First came the slaughter of the "unicorns." Now internet giants are under pressure, too.

The US technology sector has had a miserable start to the new year. Investors no longer believe rosy economic growth forecasts that are the basis for sky-high company valuations.

The selloff is evoking painful memories of the dot-com collapse of the turn of the millennium. Will a tech bubble burst again?

The broad-based Standard & Poor's 500 Index has lost nearly 10 per cent since the beginning of the year. But tech stocks have taken a particularly big hit.

The Nasdaq Composite Index, home to tech heavyweights Apple, Amazon and Google parent Alphabet, has lost 15 per cent since January 1, wiping out billions in market value gained since the end of 2014.

It could get worse, insiders warn.

Venture capital investor Hany Nada told financial broadcaster CNBC recently that he believed technology sector valuations were inflated. Some companies are selling at double their estimated value.

The tech storm began with growing skepticism about start-ups that were not yet listed on the stock market. For years, investors had showered them with money in hopes of future windfalls.

But the prevailing winds have changed, and now these "unicorns" are being closely scrutinized.

Unicorns - so called for their mythic rarity - are unlisted companies valued at more than 1 billion dollars. Uber, Airbnb and Snapchat are prominent examples.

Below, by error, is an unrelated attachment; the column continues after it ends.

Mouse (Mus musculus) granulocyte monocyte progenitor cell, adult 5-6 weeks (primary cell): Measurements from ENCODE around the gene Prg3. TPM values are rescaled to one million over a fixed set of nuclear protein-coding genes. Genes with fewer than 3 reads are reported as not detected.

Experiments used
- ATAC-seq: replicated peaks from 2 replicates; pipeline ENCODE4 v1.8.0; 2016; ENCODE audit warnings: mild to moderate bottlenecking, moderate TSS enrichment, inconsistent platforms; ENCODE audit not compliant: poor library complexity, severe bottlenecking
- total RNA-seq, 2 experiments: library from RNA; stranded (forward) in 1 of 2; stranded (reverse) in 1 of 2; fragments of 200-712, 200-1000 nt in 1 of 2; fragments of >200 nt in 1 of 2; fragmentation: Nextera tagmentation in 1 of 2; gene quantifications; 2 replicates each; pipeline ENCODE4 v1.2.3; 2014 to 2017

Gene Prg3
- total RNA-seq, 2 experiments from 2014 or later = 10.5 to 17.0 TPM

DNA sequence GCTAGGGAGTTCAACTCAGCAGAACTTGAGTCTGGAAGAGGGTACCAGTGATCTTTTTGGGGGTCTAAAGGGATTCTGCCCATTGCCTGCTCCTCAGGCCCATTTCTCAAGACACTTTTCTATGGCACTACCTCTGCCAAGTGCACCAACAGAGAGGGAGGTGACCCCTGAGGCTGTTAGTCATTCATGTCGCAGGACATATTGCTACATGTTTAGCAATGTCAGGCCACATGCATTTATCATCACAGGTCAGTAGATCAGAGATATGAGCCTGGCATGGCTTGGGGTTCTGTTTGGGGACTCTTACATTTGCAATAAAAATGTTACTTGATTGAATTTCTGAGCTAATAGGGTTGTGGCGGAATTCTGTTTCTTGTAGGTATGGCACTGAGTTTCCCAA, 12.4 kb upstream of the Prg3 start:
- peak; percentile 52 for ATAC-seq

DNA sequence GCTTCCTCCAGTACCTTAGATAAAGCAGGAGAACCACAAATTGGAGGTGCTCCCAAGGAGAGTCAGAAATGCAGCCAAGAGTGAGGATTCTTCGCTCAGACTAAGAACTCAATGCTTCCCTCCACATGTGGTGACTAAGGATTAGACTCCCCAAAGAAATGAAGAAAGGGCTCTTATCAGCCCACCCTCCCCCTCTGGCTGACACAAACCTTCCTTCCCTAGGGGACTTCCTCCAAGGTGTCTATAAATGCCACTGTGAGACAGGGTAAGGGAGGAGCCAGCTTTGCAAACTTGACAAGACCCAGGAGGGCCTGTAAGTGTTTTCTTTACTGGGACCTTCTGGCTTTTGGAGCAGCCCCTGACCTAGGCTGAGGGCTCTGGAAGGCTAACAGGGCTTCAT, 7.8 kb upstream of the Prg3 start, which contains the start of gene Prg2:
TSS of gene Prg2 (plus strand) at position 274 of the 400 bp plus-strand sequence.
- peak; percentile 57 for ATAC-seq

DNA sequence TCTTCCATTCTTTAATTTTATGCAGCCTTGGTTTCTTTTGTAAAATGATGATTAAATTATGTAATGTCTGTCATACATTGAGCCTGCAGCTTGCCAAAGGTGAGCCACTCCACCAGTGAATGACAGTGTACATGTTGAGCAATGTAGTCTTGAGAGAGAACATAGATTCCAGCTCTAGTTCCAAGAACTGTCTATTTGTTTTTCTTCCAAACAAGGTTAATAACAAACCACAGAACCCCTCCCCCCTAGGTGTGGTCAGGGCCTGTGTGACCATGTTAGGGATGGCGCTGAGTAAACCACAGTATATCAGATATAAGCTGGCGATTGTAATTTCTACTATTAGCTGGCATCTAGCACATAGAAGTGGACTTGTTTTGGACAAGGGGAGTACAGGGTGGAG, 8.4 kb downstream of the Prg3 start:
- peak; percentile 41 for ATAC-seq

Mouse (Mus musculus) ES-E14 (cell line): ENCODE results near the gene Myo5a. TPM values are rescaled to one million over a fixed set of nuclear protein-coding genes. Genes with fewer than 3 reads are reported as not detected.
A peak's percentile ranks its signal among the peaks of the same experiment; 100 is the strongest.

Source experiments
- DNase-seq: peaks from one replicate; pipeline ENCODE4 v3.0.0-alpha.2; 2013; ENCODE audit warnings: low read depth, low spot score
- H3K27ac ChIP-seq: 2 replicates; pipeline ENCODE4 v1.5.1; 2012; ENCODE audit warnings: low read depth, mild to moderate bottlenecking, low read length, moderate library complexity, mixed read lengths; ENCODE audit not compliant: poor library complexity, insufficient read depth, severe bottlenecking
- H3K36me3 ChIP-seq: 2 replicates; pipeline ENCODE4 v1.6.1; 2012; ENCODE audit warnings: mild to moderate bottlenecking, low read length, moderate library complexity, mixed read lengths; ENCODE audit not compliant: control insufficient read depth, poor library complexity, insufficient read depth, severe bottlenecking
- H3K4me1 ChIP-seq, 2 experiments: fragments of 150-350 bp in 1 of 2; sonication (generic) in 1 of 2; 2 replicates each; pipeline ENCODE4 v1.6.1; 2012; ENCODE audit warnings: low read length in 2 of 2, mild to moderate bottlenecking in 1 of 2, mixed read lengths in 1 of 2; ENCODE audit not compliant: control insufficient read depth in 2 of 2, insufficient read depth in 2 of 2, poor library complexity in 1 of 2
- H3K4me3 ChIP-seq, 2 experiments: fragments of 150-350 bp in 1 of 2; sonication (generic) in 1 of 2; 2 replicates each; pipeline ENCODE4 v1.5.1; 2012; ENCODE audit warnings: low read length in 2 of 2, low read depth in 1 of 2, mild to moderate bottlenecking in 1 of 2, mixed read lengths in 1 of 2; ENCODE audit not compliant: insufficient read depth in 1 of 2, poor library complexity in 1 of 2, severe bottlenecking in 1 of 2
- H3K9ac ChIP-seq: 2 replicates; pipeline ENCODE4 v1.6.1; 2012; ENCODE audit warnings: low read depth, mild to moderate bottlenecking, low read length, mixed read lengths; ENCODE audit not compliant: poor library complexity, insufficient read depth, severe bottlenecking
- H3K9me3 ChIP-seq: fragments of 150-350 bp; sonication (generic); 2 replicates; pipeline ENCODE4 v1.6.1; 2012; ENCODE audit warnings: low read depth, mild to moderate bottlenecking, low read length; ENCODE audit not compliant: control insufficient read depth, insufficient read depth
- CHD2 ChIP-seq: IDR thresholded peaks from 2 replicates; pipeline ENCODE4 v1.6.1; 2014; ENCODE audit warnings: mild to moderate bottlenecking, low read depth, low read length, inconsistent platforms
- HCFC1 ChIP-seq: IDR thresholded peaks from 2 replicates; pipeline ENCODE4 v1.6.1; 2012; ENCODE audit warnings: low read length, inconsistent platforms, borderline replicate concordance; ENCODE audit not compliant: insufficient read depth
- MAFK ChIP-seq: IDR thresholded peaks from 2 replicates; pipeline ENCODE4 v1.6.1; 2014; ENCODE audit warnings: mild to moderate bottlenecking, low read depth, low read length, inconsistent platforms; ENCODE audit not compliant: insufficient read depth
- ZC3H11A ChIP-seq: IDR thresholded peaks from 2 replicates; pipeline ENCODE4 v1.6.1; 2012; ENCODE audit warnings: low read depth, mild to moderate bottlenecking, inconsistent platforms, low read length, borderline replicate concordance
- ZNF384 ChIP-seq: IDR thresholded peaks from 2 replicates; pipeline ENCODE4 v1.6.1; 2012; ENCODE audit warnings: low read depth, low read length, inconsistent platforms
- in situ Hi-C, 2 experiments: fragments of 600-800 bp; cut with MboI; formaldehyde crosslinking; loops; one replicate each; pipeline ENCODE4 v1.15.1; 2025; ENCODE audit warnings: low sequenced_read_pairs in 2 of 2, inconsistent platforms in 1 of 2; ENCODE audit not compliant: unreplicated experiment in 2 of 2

But after one of these legendary beasts, Twitter co-founder Jack Dorsey's payment app Square, went public in November and flopped, the whispers began.

Investors are now looking more closely at other companies, too. Fidelity Investments cut its shares in social media app Snapchat by a quarter. Shareholders began to realize that not all the high-priced tech treasures would fulfill their promises of growth.

The doubts have spread - and now even the sector's giants are in investor's sights. Amazon has lost 20 per cent of its market value since the beginning of the year, Twitter nearly a third, LinkedIn more than half.

Even Apple and Alphabet, the two most valuable companies in the world, have felt the downward pull, recently falling 10 and 9 per cent, respectively.

At some companies, like Yahoo and Twitter, the problems are serious and real.

But Apple and Alphabet earn billions, and both sit on mountains of cash.

Quarterly earnings don't explain the trend either - 65 per cent of tech companies beat analysts' expectations, compared to only 49 per cent of S&P 500 companies.

The selling trend can only be understood as investors having second thoughts. Warnings of a tech bubble are not new, and some valuations seem truly fantastical - like car service app Uber, valued above 50 billion dollars, more than General Motors.

Despite that, most analysts say that comparisons to the dot-com crash don't fit. As a reminder, back then AOL paid 160 billion dollars for media concern Time Warner. In May 2015, Verizon bought the internet dinosaur for 4.4 billion dollars.

JP Morgan analyst Marko Kolanovich said he expects tech stocks to slide more - but that there's no "broad-based bubble" in the tech sector.

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